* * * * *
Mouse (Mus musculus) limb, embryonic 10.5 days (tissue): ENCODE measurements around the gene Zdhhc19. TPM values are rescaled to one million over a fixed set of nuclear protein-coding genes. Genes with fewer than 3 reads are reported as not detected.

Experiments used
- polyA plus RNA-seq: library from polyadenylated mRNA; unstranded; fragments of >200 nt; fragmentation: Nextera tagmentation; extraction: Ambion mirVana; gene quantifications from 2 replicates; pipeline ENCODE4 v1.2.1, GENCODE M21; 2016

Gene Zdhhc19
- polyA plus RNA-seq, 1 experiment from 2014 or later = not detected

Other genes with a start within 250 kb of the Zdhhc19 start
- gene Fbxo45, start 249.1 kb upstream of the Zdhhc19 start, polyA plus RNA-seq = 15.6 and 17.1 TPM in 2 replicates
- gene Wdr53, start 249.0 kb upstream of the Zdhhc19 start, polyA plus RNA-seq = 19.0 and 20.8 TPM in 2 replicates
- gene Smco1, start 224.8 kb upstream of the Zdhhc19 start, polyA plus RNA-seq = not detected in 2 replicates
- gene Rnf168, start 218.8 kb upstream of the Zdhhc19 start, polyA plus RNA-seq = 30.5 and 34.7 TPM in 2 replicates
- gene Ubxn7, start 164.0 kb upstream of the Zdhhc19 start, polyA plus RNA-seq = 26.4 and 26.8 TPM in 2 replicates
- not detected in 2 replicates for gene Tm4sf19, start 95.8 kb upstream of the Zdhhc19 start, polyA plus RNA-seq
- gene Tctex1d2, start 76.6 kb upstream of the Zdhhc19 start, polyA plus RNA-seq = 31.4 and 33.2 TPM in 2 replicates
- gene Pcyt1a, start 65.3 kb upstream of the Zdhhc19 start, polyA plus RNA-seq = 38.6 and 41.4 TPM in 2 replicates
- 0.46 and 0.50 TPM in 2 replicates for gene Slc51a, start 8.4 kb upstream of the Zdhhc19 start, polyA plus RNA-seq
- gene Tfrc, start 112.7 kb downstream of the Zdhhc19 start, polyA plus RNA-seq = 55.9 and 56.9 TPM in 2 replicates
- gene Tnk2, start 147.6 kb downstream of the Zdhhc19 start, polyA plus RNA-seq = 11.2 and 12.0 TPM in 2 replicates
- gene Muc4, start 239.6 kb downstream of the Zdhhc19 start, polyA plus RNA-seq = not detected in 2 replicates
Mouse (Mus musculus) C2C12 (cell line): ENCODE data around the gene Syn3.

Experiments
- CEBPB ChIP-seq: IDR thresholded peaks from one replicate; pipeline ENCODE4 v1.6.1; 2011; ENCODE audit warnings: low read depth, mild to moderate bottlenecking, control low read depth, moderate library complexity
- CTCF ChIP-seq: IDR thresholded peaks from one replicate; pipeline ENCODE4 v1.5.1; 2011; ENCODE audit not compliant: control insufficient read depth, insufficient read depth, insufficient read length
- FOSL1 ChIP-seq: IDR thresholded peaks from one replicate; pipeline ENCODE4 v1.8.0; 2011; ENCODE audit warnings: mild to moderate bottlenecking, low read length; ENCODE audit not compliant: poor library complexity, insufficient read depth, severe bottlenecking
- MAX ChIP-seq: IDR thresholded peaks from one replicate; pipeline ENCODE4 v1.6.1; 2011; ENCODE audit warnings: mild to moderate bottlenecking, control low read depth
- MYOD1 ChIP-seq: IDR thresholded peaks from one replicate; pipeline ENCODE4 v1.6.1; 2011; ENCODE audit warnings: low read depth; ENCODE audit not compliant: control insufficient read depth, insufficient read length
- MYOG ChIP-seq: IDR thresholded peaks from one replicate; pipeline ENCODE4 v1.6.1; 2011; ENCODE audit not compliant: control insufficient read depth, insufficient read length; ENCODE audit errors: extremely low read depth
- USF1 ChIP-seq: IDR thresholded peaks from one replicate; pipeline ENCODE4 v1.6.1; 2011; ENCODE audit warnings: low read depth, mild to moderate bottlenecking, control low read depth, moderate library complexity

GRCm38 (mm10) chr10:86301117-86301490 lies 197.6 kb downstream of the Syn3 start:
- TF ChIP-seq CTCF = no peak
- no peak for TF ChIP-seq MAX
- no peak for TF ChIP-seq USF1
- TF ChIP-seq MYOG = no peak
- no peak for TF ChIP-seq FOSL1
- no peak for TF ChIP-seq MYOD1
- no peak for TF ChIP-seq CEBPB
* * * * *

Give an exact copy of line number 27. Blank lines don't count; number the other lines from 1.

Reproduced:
- USF1 ChIP-seq: IDR thresholded peaks from one replicate; pipeline ENCODE4 v1.6.1; 2011; ENCODE audit warnings: low read depth, mild to moderate bottlenecking, control low read depth, moderate library complexity